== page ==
So far this spring, with each issue of Grainews I’ve used this space to say something like, “I’m sure the weather will be back in shape before you read this.” But the weather continues to ignore the calendar.
This morning I sent my little boy to kindergarten in a snowsuit — at the end of April! The geese in our dugout are practically frozen in place. They keep looking at each other and glaring. I’m sure the females are thinking, “I told him it was too early to fly north. But would he listen?”
The only good thing about this unreasonable weather is that it’s given my husband some extra free time this spring. Under normal conditions, I would never have imagined him taking a spring vacation in April. At least not voluntarily.
I didn’t choose the destination for our first (and probably only) April vacation. But Grand Island, Nebraska, turned out to be better than I would have guessed.
My husband had heard that when you buy a new combine and show up at the plant on the right day they’ll let you drive it off the assembly line yourself. But since our combine was scheduled for completion in mid-April, we never dreamed we’d be able to get away. But sure enough — there we were, watching the plant workers put the pieces of the new combine together.
I’ll include a full account of the tour in the next issue of Grainews, but just to start building your interest, here’s a list of four reasons to take your next spring vacation in Nebraska.
1. No warm-weather envy. The plus side of taking your spring vacation in Nebraska is that it doesn’t make you want to stay on holiday forever. If we’d flown to Hawaii and stood on the beach in the hot sun, then come back here to see snow in the yard in April, it would be kind of hard to take. But the weather in Nebraska wasn’t any more co-operative than the weather here. We stood in snow, drove on icy roads, looked at semis in the ditches and wore our winter coats the whole time we were away. It was just like home, but with less colourful money.
2. Factories can be interesting. If my husband had told me in advance that our tour was going to last six hours, I’m not entirely sure he could have dragged me onto the plane. But it was actually really interesting, even for someone that doesn’t know a lot about machinery. I never would have imagined that factory workers would be so friendly, or that the place would be so clean and organized. And I certainly never thought I’d get to take part in a tornado drill. (It’s just like a fire drill, only you get to stay in “safe areas” inside instead of freezing outside in the parking lot while you wait to be counted.)
3. Decorating tips. Regular readers will know that Grainews doesn’t typically focus on home decorating. But when we stopped in at the “From Nebraska Gift Shop” in Lincoln, we saw the counter in the photo at the edge of the store. I’m not sure I know any farmers who wouldn’t want to set up a bar like this in their basement. All you’ll need is a granary sheet, some wood for the top and half a day to put it together.
4. Getting away from it all. Sure, we were looking at machinery and driving by irrigation pipes the entire time we were away. But it was still good to get a break from our own weather worries for a few days before spring seeding finally gets underway.
Dust ups over “Dust Up”
In the April 1 issue of Grainews we ran a story about Brennan Jardine, a commercial aerial sprayer at Nipawin, Sask.
The article said that “Dust Up,” a reality TV-show featuring Brennan Jardine and his father also included his “cousin” Travis Karle. In fact, Travis Karle is not Brennan’s cousin. Travis is a competitor, another aerial sprayer in the area. I should have known better — my husband and I really enjoyed watching this show on the History Channel, and have been hoping it would come back for a second season.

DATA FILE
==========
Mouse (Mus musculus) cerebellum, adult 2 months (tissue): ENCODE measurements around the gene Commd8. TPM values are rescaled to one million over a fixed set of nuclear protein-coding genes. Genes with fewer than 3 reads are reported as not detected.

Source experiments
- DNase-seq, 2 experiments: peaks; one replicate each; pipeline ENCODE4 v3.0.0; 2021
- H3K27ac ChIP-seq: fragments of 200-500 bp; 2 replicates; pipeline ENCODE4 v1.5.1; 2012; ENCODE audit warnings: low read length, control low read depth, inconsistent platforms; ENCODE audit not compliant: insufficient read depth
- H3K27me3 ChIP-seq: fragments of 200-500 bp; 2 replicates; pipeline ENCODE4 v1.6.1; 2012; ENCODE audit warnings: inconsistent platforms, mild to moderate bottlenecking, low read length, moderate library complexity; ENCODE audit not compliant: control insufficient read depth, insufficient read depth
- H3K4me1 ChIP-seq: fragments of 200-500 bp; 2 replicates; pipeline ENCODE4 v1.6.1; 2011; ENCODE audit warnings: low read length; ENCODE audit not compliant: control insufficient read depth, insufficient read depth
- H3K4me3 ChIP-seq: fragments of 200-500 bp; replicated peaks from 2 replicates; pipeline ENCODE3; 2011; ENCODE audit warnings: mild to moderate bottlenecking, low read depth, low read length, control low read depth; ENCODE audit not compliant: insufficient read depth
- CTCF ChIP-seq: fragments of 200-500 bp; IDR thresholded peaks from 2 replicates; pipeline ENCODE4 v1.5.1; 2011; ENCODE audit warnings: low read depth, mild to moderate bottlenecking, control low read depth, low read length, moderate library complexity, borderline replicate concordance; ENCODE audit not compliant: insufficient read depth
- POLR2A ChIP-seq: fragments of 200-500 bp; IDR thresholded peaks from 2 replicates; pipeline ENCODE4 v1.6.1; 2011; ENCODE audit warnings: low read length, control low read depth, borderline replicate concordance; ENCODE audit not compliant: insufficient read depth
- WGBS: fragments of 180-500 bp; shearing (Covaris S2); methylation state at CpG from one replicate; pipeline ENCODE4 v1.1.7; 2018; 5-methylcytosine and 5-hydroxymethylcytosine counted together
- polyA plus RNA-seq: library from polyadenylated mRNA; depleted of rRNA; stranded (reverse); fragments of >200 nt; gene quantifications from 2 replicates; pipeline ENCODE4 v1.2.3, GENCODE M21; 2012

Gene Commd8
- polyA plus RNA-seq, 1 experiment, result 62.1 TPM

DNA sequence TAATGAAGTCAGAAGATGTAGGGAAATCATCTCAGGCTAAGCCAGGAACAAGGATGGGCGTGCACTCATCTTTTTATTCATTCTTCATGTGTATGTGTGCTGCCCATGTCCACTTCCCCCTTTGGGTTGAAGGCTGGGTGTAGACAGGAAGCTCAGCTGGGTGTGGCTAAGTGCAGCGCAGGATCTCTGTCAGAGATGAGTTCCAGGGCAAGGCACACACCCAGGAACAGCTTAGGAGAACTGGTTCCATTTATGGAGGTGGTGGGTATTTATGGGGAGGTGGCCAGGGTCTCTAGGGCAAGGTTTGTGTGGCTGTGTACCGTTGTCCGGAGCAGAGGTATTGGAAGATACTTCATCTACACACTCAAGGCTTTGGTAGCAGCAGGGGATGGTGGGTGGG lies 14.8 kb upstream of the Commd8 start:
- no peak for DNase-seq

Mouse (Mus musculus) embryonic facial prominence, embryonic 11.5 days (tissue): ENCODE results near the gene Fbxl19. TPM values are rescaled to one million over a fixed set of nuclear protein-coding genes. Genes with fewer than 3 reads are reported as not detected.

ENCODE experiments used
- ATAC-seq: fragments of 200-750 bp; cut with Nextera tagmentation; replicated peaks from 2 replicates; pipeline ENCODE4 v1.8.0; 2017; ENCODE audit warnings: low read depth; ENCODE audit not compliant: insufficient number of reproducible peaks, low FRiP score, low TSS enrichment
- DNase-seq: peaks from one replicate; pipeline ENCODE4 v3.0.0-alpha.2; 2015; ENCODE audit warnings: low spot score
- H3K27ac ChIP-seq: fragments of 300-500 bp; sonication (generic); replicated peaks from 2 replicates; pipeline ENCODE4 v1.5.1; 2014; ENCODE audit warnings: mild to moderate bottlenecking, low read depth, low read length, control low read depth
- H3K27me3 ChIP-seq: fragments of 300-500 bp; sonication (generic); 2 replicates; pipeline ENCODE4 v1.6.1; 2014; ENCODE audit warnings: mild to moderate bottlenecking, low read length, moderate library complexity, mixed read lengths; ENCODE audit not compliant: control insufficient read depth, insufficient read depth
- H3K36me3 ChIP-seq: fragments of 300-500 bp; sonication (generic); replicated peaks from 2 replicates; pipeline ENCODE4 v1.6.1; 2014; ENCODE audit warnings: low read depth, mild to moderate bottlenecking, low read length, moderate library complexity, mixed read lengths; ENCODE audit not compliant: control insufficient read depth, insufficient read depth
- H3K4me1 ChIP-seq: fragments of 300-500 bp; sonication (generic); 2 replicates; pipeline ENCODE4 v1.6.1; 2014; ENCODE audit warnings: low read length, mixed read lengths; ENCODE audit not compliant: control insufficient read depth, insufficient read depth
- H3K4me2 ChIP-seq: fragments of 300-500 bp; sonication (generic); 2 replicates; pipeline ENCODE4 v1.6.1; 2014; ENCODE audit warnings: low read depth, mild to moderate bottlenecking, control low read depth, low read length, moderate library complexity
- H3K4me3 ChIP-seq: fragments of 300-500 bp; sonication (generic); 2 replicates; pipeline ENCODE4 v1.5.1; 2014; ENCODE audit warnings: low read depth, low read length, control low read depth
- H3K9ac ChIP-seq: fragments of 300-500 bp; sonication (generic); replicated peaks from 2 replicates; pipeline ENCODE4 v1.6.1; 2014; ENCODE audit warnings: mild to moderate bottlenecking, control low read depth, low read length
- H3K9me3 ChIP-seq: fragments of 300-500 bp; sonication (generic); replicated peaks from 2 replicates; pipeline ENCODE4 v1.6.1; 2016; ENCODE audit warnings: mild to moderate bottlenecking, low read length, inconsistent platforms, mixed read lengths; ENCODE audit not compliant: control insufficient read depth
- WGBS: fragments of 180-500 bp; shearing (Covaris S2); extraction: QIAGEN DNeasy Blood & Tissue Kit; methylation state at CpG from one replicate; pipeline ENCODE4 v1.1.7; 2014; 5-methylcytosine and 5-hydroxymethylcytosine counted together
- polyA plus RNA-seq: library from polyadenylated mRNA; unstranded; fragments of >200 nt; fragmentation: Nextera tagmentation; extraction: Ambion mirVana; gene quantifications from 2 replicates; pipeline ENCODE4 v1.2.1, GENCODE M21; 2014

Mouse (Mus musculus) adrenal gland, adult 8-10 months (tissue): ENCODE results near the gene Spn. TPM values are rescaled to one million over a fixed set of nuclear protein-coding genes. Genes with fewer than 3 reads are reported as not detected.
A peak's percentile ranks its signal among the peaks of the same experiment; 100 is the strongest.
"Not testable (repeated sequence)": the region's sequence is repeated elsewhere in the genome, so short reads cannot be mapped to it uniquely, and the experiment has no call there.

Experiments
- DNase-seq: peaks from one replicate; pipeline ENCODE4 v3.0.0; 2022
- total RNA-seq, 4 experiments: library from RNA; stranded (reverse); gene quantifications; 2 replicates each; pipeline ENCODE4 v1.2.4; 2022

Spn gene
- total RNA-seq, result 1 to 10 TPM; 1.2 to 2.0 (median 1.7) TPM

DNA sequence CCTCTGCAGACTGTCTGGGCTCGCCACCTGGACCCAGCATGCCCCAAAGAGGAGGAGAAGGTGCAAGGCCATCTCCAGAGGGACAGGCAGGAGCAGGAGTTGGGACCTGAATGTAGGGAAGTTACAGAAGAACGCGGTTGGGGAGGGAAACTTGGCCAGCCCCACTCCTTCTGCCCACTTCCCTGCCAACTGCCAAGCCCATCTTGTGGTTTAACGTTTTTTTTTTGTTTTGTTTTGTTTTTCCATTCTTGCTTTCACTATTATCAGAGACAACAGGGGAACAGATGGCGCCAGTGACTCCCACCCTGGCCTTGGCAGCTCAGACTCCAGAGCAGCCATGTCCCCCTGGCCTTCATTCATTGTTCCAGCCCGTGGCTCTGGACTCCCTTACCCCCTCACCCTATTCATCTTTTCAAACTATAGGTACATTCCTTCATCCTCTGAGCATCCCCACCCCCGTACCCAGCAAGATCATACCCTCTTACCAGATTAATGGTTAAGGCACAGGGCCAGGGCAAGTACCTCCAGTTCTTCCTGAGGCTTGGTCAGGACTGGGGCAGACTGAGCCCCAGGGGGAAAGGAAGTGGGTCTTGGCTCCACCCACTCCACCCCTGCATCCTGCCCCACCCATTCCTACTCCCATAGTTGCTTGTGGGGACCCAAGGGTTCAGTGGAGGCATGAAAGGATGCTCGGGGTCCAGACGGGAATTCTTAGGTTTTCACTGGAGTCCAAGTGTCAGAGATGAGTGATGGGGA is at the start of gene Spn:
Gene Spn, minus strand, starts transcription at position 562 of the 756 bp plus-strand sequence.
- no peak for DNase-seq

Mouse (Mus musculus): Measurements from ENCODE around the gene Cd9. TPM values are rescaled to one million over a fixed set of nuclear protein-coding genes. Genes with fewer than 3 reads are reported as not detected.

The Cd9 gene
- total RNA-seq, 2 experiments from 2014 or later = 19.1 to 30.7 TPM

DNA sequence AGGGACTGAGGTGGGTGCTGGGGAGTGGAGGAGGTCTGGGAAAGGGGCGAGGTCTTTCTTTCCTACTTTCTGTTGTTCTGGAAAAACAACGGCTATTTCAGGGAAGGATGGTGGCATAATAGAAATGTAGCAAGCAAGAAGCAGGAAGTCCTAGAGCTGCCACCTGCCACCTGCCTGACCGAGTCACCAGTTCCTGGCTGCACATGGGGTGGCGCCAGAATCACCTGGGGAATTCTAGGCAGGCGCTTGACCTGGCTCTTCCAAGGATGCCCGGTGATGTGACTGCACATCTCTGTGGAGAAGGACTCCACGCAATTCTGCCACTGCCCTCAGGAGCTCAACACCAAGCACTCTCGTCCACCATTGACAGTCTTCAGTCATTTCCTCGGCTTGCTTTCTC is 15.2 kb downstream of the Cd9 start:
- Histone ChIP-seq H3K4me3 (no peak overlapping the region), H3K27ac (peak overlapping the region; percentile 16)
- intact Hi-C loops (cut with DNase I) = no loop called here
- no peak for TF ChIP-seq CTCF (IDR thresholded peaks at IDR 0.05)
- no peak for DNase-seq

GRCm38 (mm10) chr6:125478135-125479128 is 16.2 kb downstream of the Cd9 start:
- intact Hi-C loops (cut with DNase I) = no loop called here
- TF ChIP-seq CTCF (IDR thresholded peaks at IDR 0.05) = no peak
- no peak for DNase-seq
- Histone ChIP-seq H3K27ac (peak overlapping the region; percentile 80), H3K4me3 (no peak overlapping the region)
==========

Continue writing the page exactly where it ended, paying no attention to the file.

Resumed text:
The article also included a quote from the publicity material for the show: “These crop-gun pilots buzz inches above the fields — dodging trees and telephone wires — to deliver their payloads while entertaining roadside audiences with their death-defying feats.”
After the article ran, I had an email from Al Alix, a retired SaskPower employee who now farms near Moose Jaw and is a regular Grainews reader. Al said, “In Saskatchewan, there hasn’t been any overhead telephone wires for 30 plus years. The wires they’re dodging are power wires, which are much larger and stronger then any telephone wire ever were.” Good point Al! I’m always pleased when readers are paying attention.
All of us at Grainews are very proud of our regular contributor Elaine Froese. The Women Business Owners of Manitoba have named Elaine as a finalist for their 2013 Woman Entrepreneur of the Year awards.
This is Elaine’s 10th year as a certified farm family coach and conflict-resolution specialist, and her 18th year writing for Grainews (yes, that’s 18 years)! She’s a popular conference speaker, and has also written two books: “Planting the Seed of Hope,” and “Do the Tough Things Right: how to prevent communication disasters in business.”
Elaine is not afraid to tackle the tricky side of agriculture. While the topics we write about in the front pages of Grainews — deciding which fungicide to use, buying a new tractor, or figuring out what seed to plant — are very important, the topics that Elaine tackles can have an even bigger impact on your farm in the long run.
Thanks, Elaine, for all of the wisdom and advice you’ve provided for our readers over the years.
In this issue
This is our bug-focused issue. Field editor Lisa Guenther has put together a great roundup of pests to watch for farmers in different regions across the Prairies. After last year’s surprise aster yellows outbreak, we’ve all learned that there’s really no way to know what fresh problems we’re going to be dealing with this summer, but Lisa’s article is a good place to start.
Here’s hoping that it’s finally time for all of us to get out into the field. †